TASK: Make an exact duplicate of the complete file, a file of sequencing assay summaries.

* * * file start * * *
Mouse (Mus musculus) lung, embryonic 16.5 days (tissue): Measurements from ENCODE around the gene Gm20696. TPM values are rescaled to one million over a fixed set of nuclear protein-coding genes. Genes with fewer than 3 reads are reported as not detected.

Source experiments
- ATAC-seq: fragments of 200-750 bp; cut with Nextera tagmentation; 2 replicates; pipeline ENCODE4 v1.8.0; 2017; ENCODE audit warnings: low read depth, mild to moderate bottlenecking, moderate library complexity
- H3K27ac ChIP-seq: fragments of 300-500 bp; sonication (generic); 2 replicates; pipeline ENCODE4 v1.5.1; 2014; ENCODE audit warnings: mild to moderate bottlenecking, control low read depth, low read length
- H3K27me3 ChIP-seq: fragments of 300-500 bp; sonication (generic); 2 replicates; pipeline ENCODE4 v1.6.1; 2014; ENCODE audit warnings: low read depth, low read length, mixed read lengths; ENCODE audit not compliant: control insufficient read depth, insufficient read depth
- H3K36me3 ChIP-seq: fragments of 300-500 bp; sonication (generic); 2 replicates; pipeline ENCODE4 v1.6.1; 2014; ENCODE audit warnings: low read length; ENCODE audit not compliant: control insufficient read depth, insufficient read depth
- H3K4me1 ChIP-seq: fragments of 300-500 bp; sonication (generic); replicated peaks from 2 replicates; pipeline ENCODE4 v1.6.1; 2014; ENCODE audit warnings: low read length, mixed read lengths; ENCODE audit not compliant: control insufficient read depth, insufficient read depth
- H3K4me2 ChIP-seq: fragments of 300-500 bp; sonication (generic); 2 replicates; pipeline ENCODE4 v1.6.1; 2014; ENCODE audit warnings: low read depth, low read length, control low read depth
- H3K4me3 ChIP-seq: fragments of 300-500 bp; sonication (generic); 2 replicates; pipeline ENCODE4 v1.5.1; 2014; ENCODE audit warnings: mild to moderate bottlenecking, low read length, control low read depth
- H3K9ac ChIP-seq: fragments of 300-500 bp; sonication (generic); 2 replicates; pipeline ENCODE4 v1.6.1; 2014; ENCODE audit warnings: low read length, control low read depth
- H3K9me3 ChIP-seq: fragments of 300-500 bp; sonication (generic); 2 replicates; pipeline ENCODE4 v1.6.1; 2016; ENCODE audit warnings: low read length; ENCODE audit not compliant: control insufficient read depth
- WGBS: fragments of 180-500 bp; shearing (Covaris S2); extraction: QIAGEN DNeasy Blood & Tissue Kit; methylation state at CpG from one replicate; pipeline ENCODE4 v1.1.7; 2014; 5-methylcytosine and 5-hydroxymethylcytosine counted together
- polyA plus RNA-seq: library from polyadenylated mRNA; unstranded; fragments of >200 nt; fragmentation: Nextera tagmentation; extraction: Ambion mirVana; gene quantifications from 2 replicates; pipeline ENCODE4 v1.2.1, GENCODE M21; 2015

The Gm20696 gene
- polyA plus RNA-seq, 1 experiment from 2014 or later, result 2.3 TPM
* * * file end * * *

Mouse (Mus musculus) lung, embryonic 16.5 days (tissue): Measurements from ENCODE around the gene Gm20696. TPM values are rescaled to one million over a fixed set of nuclear protein-coding genes. Genes with fewer than 3 reads are reported as not detected.

Source experiments
- ATAC-seq: fragments of 200-750 bp; cut with Nextera tagmentation; 2 replicates; pipeline ENCODE4 v1.8.0; 2017; ENCODE audit warnings: low read depth, mild to moderate bottlenecking, moderate library complexity
- H3K27ac ChIP-seq: fragments of 300-500 bp; sonication (generic); 2 replicates; pipeline ENCODE4 v1.5.1; 2014; ENCODE audit warnings: mild to moderate bottlenecking, control low read depth, low read length
- H3K27me3 ChIP-seq: fragments of 300-500 bp; sonication (generic); 2 replicates; pipeline ENCODE4 v1.6.1; 2014; ENCODE audit warnings: low read depth, low read length, mixed read lengths; ENCODE audit not compliant: control insufficient read depth, insufficient read depth
- H3K36me3 ChIP-seq: fragments of 300-500 bp; sonication (generic); 2 replicates; pipeline ENCODE4 v1.6.1; 2014; ENCODE audit warnings: low read length; ENCODE audit not compliant: control insufficient read depth, insufficient read depth
- H3K4me1 ChIP-seq: fragments of 300-500 bp; sonication (generic); replicated peaks from 2 replicates; pipeline ENCODE4 v1.6.1; 2014; ENCODE audit warnings: low read length, mixed read lengths; ENCODE audit not compliant: control insufficient read depth, insufficient read depth
- H3K4me2 ChIP-seq: fragments of 300-500 bp; sonication (generic); 2 replicates; pipeline ENCODE4 v1.6.1; 2014; ENCODE audit warnings: low read depth, low read length, control low read depth
- H3K4me3 ChIP-seq: fragments of 300-500 bp; sonication (generic); 2 replicates; pipeline ENCODE4 v1.5.1; 2014; ENCODE audit warnings: mild to moderate bottlenecking, low read length, control low read depth
- H3K9ac ChIP-seq: fragments of 300-500 bp; sonication (generic); 2 replicates; pipeline ENCODE4 v1.6.1; 2014; ENCODE audit warnings: low read length, control low read depth
- H3K9me3 ChIP-seq: fragments of 300-500 bp; sonication (generic); 2 replicates; pipeline ENCODE4 v1.6.1; 2016; ENCODE audit warnings: low read length; ENCODE audit not compliant: control insufficient read depth
- WGBS: fragments of 180-500 bp; shearing (Covaris S2); extraction: QIAGEN DNeasy Blood & Tissue Kit; methylation state at CpG from one replicate; pipeline ENCODE4 v1.1.7; 2014; 5-methylcytosine and 5-hydroxymethylcytosine counted together
- polyA plus RNA-seq: library from polyadenylated mRNA; unstranded; fragments of >200 nt; fragmentation: Nextera tagmentation; extraction: Ambion mirVana; gene quantifications from 2 replicates; pipeline ENCODE4 v1.2.1, GENCODE M21; 2015

The Gm20696 gene
- polyA plus RNA-seq, 1 experiment from 2014 or later, result 2.3 TPM